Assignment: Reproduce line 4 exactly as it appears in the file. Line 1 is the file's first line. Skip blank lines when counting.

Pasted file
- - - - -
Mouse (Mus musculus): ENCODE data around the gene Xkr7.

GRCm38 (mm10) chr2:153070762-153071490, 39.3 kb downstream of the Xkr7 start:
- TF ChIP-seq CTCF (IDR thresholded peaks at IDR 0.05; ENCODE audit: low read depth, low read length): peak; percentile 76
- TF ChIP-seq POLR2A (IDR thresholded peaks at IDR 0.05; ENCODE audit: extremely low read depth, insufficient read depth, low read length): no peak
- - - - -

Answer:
- TF ChIP-seq POLR2A (IDR thresholded peaks at IDR 0.05; ENCODE audit: extremely low read depth, insufficient read depth, low read length): no peak